"Suicide Machine" That Lets You Experience Death Is Now Available For The Public To Try


The euthenasia capsule can be assembled at any location, giving users' their preferred last vista. Exit International

Death could be as easy, quick, and painless as simply pressing a button. At least, that’s what the creator of the world’s first 3D-printed “suicide machine” intends for the future.

Open to the public for the first time, Dr Philip Nitschke (nicknamed Dr Death) announced plans to debut his latest suicide-assisting machine “Sarco” (short for sarcophagus) at Amsterdam’s Funeral Fair later this month. You can try it out for yourself – at least, in virtual reality – by stepping inside a full-size depiction of the euthanasia capsule. VR glasses give the user a glimpse into how the death machine operates.


Plans for 3D-printing the capsule will be freely available on the Internet by next year, according to Nitschke, who says the device can be assembled anywhere to “allow a person a peaceful passing” at a location of their choosing.

Potential users for the real deal will have to fill out an online test to gauge their mental fitness. If passed, they will then receive an access code valid for 24 hours. Once the code is entered, another confirmation from the user must be given.

The Sarco will sit on a generator that uses liquid nitrogen that, when released, will bring down the level of oxygen in the capsule to induce hypoxia. The brain relies on oxygen to function. When put in environments with low levels of oxygen, the body slowly begins to shut down, resulting in confusion, increased heart rate, rapid breathing, shortness of breath, sweating, and wheezing. In the Sarco, however, Nitschke says death will have “style and elegance” – within one minute, the user loses consciousness. Death shortly follows.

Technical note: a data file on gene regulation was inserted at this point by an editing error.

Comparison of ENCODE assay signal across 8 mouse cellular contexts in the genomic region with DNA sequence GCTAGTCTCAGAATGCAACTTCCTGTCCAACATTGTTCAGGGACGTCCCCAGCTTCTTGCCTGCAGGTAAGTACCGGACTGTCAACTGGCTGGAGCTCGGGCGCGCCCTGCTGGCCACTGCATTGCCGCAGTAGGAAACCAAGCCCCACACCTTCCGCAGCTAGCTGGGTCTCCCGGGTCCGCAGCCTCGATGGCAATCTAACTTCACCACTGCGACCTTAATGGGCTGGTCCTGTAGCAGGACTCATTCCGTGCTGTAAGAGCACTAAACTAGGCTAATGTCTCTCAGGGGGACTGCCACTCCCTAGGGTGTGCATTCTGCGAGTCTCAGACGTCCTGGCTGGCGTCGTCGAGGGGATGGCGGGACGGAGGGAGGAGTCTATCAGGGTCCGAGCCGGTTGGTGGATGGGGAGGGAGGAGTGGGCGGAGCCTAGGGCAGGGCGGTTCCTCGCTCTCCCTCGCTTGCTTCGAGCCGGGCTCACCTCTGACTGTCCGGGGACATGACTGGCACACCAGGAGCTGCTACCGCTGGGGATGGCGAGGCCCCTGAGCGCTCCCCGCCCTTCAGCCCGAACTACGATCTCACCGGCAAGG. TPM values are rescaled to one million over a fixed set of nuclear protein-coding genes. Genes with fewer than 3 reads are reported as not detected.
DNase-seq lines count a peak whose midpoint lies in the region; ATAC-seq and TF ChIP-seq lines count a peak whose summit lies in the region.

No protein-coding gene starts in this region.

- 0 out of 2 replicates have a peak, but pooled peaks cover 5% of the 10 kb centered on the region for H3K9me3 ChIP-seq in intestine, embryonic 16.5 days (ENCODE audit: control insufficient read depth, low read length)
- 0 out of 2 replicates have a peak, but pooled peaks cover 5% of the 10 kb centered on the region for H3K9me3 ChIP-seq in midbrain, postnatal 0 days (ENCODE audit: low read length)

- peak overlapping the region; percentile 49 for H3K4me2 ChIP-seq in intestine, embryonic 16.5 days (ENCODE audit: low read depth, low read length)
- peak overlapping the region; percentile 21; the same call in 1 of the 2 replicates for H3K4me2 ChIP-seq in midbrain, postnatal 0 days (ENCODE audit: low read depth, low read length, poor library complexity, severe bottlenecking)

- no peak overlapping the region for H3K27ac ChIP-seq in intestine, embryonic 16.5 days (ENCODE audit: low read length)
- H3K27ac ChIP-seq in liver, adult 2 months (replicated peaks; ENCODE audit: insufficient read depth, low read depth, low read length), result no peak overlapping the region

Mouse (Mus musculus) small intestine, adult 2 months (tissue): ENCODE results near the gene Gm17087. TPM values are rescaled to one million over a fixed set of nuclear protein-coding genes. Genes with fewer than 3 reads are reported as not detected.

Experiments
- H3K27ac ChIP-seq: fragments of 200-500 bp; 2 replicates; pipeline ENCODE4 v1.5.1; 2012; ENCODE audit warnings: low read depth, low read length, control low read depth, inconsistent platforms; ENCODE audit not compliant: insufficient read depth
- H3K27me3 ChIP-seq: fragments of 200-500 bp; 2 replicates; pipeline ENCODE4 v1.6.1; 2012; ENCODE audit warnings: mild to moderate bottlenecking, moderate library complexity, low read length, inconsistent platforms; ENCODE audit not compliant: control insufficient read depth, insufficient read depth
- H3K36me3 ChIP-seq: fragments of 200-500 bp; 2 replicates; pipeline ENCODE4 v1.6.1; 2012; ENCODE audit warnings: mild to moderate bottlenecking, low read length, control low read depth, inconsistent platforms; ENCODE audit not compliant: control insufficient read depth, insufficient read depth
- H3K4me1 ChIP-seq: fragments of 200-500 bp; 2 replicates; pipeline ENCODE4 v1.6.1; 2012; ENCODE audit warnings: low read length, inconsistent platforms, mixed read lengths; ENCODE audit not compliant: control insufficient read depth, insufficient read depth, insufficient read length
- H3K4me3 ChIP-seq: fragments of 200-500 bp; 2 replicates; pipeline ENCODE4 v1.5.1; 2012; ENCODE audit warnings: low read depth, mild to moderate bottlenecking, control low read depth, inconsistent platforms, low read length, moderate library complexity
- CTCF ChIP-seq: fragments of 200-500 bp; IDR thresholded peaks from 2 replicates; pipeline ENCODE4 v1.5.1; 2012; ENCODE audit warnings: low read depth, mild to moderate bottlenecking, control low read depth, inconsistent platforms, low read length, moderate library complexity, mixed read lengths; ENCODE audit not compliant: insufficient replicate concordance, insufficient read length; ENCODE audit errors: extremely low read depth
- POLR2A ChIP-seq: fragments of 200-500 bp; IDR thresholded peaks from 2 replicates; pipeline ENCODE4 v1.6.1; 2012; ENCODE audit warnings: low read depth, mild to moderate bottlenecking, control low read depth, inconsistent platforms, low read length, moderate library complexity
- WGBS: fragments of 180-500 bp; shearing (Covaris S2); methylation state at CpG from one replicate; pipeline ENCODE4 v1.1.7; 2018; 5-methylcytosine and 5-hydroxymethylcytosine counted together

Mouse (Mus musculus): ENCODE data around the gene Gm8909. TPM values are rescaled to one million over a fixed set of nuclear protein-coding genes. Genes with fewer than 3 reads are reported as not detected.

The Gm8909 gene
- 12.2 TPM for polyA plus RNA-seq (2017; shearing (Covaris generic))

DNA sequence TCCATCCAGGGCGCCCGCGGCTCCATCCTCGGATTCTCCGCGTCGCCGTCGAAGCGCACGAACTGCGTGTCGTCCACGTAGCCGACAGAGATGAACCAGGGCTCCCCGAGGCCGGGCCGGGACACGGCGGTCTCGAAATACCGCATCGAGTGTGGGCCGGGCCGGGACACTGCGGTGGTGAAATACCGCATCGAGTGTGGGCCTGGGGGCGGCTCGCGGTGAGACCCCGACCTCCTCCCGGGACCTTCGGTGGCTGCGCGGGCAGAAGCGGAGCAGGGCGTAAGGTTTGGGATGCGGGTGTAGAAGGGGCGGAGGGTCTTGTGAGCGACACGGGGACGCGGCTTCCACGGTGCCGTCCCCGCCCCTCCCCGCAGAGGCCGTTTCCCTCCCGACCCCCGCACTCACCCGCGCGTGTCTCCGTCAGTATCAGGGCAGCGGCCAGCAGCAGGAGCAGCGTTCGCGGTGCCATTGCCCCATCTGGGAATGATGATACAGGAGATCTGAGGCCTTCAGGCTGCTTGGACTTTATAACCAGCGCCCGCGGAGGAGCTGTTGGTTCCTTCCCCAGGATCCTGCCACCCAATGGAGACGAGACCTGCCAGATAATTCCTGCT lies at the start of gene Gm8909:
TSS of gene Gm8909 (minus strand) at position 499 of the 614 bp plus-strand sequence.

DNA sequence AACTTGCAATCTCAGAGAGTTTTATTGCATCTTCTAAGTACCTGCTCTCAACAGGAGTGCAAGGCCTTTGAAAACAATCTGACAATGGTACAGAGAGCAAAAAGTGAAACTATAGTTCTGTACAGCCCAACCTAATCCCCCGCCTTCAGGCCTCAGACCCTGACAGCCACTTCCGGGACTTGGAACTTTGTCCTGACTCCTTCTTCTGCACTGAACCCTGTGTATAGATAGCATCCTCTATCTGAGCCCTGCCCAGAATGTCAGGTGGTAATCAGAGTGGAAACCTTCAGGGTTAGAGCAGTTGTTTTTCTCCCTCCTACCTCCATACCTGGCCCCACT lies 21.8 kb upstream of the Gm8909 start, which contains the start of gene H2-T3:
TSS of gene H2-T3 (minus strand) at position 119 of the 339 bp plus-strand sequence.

To activate the process, a person simply steps inside, lies down and, when ready, presses a button. 


“A Sarco death is painless. There’s no suffocation, choking sensation or 'air hunger' as the user breathes easily in a low-oxygen environment. The sensation is one of well-being and intoxication,” wrote the company’s founder Philip Nitschke for Huffington Post

When all is said and done, Sarco's fully biodegradable top can be detached and used as a coffin. Exit International

The Sarco made headlines last year after the state of Victoria in Australia voted to legalize euthanasia. Media outlets deemed Nitschke the “Elon Musk of assisted suicide” and his death machine his “Tesla”.

Arguments against euthanasia address practical, ethical, and religious concerns, saying legalizing a person’s “right to die” could normalize suicide, be difficult to regulate, and that it accepts some lives are worth less than others. But Nitschke, who performed his first legal assisted death in 1996, argues the right to end one’s life is a civil right.

“The Sarco is intended to get people talking positively about death and with broader considerations than being afraid, scared or shocked,” says the press statement. “After all we are all going to die. Increasing numbers of us want some say in how we are going to die.”


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